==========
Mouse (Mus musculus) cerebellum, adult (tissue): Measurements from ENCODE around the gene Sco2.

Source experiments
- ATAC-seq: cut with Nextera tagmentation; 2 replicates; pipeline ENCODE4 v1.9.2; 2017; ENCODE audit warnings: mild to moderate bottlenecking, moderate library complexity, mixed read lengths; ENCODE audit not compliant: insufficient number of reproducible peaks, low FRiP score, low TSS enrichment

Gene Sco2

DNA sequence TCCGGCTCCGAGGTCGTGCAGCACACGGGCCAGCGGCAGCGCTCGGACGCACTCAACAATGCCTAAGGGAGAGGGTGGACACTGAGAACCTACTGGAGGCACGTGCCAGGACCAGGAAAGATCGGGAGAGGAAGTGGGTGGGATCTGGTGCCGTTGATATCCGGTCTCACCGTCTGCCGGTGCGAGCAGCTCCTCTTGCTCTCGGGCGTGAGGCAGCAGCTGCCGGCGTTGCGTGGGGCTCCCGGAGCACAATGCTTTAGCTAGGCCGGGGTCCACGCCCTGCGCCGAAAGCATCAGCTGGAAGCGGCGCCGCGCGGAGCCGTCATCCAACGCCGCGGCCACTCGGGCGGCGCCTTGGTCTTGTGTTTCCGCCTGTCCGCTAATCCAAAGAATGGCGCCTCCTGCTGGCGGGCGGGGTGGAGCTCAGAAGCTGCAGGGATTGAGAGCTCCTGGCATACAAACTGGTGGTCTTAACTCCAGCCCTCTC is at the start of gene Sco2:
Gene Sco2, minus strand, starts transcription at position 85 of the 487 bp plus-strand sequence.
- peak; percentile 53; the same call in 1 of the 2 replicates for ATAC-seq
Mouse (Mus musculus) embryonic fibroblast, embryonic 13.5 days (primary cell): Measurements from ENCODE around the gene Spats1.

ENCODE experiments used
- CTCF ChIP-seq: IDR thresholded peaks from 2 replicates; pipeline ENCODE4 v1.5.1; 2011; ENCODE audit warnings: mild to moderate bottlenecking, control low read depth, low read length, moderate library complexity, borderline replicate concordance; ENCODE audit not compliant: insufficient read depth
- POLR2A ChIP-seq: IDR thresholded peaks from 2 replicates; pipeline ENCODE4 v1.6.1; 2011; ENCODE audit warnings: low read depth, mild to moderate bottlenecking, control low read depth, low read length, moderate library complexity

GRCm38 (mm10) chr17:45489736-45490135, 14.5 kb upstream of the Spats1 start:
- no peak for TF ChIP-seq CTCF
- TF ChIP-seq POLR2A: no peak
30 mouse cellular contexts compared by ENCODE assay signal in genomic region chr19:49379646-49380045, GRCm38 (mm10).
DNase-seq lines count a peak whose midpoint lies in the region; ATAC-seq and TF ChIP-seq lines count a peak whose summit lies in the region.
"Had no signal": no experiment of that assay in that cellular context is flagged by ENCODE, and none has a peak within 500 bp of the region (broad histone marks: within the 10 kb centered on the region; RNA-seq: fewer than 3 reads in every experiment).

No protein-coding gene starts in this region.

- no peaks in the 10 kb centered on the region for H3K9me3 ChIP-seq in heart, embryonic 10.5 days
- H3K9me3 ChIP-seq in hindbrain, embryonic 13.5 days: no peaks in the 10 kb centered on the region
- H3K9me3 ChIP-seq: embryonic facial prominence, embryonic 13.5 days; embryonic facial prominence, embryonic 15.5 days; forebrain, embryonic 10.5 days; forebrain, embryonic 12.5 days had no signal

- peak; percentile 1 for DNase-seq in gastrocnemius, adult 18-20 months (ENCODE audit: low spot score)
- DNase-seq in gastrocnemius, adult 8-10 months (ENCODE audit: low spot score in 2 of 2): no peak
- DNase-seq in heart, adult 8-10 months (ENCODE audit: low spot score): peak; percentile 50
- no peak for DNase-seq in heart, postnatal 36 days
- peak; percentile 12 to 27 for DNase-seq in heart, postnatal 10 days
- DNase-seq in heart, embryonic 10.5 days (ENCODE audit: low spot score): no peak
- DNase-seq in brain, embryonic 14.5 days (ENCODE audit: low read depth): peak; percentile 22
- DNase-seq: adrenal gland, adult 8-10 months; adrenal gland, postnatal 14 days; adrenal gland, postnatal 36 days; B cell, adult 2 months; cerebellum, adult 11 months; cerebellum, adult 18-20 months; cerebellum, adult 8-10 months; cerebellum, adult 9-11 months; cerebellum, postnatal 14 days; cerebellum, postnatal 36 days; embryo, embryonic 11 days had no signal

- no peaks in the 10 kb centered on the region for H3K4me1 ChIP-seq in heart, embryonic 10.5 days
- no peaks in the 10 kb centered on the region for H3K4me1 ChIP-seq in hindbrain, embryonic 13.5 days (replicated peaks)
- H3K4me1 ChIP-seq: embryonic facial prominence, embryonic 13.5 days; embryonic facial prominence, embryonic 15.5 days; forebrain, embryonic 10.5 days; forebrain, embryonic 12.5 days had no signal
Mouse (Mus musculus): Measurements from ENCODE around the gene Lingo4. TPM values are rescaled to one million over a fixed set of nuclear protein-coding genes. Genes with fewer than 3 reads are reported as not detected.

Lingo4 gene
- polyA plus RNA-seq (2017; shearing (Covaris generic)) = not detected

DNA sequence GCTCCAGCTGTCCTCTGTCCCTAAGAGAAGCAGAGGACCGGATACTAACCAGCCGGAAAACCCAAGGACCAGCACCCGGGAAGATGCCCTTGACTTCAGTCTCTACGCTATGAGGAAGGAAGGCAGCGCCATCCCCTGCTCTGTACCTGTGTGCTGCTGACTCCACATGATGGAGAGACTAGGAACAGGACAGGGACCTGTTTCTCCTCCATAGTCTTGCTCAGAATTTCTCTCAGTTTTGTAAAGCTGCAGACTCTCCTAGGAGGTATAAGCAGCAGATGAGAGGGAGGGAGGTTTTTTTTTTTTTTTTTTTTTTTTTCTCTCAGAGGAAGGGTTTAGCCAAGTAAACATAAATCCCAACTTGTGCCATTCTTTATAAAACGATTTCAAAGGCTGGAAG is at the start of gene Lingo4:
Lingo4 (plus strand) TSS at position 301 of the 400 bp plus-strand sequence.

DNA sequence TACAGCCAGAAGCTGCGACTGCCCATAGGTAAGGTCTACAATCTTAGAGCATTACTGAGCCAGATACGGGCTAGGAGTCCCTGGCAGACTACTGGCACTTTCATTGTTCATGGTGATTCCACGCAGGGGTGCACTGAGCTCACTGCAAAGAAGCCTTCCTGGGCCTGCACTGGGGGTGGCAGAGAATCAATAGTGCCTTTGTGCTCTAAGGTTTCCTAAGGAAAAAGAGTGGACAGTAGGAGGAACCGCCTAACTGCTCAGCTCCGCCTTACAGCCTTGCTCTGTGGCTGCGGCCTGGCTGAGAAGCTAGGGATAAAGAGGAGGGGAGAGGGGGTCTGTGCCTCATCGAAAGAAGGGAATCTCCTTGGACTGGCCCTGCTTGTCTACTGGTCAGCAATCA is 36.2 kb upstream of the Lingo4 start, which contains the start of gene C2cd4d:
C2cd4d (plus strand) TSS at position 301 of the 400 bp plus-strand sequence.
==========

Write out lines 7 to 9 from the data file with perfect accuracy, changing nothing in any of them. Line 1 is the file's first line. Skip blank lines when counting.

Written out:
- peak; percentile 53; the same call in 1 of the 2 replicates for ATAC-seq
Mouse (Mus musculus) embryonic fibroblast, embryonic 13.5 days (primary cell): Measurements from ENCODE around the gene Spats1.

ENCODE experiments used